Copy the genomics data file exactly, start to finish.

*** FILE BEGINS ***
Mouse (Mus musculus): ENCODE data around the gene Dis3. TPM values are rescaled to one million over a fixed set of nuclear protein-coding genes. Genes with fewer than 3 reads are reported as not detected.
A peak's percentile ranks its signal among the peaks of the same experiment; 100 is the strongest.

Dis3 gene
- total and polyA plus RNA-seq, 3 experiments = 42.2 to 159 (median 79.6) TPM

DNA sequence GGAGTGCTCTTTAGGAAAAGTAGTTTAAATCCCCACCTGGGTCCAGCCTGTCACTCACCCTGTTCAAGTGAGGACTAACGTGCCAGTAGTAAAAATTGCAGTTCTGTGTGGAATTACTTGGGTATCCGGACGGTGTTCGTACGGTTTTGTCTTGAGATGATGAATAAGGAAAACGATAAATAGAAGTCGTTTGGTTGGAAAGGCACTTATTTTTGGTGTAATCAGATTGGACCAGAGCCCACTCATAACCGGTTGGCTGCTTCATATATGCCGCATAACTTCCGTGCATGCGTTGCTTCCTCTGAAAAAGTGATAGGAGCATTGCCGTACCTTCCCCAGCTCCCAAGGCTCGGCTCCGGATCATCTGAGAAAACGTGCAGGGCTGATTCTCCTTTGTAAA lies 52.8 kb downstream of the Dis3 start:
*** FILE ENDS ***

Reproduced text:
Mouse (Mus musculus): ENCODE data around the gene Dis3. TPM values are rescaled to one million over a fixed set of nuclear protein-coding genes. Genes with fewer than 3 reads are reported as not detected.
A peak's percentile ranks its signal among the peaks of the same experiment; 100 is the strongest.

Dis3 gene
- total and polyA plus RNA-seq, 3 experiments = 42.2 to 159 (median 79.6) TPM

DNA sequence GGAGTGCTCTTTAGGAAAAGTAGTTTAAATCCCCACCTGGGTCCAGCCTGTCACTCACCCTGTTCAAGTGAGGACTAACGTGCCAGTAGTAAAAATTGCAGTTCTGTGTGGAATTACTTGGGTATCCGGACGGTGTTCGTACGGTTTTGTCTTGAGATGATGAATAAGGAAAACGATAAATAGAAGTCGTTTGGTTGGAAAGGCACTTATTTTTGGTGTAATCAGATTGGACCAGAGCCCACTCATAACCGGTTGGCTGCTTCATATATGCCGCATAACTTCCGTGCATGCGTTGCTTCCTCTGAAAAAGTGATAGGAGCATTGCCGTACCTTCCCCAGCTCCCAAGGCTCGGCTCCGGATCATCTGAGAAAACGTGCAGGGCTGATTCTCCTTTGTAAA lies 52.8 kb downstream of the Dis3 start: